One idea I had for this space—and one that we're going to do in the spring—is a "writers' and makers' retreat" over the course of the weekend. We provide all of your meals and help with arranging childcare if you need it, so you can just come to the space to write and get a lot of work done over the weekend. I love going out to writers' retreats. Those are great spaces in which to be in a totally quiet environment and get a lot of work done, but that's a luxury that's not always available, especially if you are a mom. We wanted to think of ways to fix that problem, and having people come here to have their needs taken care of… that's something I'm really excited about.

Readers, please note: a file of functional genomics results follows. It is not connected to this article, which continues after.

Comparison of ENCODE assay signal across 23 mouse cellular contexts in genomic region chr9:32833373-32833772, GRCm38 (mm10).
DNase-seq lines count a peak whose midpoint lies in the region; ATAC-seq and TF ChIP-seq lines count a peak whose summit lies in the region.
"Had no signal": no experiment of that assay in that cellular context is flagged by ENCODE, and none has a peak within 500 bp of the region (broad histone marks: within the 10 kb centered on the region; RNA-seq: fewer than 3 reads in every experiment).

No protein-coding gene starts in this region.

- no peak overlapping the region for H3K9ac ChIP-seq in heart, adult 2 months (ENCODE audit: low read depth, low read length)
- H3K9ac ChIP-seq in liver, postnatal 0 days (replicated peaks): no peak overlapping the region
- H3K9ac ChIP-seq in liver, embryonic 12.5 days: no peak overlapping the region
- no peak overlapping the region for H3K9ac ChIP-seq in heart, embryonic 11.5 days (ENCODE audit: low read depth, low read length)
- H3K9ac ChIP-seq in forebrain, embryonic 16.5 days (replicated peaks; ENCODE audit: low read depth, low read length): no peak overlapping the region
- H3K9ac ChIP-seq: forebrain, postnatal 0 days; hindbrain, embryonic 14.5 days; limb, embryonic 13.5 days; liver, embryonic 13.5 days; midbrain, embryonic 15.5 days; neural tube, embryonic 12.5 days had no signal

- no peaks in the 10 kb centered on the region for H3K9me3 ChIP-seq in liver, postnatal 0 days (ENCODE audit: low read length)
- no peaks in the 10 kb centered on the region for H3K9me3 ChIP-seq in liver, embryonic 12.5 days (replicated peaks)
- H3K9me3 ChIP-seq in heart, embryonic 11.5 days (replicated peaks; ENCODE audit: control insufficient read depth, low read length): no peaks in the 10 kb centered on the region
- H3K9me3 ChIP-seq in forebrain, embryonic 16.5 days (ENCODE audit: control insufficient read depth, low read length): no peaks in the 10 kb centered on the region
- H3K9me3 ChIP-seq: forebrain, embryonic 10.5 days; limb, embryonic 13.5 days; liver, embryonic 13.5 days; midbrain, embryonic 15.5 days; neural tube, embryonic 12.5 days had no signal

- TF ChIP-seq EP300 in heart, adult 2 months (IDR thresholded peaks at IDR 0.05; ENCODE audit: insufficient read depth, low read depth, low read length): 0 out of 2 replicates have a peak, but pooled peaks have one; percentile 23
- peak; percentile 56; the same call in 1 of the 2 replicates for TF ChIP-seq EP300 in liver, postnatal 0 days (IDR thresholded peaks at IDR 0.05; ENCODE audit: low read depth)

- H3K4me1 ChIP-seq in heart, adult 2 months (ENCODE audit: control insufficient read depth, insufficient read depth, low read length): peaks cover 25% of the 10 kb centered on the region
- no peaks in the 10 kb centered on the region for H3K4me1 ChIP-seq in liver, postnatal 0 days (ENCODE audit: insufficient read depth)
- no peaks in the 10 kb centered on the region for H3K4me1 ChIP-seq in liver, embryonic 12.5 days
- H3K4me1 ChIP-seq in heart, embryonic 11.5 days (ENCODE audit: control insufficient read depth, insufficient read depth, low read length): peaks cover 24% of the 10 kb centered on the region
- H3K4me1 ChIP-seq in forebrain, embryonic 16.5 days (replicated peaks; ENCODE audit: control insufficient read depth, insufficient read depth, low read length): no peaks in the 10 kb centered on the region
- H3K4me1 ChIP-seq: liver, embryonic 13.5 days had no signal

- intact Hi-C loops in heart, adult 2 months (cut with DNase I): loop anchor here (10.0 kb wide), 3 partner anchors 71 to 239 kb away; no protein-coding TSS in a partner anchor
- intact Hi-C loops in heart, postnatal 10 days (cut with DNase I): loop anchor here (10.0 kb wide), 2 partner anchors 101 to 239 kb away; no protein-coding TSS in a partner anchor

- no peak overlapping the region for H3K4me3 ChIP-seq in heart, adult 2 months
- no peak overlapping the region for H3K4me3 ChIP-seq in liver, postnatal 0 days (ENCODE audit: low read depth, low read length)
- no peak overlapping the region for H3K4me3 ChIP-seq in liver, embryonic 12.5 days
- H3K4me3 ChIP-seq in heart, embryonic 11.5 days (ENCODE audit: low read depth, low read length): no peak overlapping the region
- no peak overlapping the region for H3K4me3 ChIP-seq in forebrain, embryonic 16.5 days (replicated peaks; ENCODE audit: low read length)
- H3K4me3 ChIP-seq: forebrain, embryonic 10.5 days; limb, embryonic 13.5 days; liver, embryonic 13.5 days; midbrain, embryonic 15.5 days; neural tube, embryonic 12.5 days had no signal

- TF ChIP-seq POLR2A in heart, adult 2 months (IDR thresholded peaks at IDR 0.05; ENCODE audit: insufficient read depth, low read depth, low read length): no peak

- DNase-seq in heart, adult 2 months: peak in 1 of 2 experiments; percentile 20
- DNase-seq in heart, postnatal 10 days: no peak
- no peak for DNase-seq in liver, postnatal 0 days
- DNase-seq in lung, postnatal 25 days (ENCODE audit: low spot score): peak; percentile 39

You mentioned wanting this space to feel more like a home than an office. Is there any inspiration you borrowed from your own home?

One reason I did really feel magnetized to this space is that there's a huge wood staircase right in the middle of it. I own an A-frame cabin up north by the Russian River, which is about an hour and a half from my home in San Francisco. It's this little cabin that I fixed up a few years ago. It had been a grow house—it was a huge mess—and I had to fix everything up and furnish it and build a lot of new things. That was one inspiration for this space. The [two] spaces do feel similar in their weirdness; they aren't conventional white-walled.

[Another] part of that similarity between this place and my cabin is that there is a woodstove right in the middle of it. It feels old-timey and cabin-y and I really love it. [A major "must" for this space, according to Khong, was the need for a kitchen, and The Ruby does indeed provide food and drink for all its members from female chefs.]

Obviously this isn't a space for cubicles and desks. What's your favorite piece of furniture or décor in the space?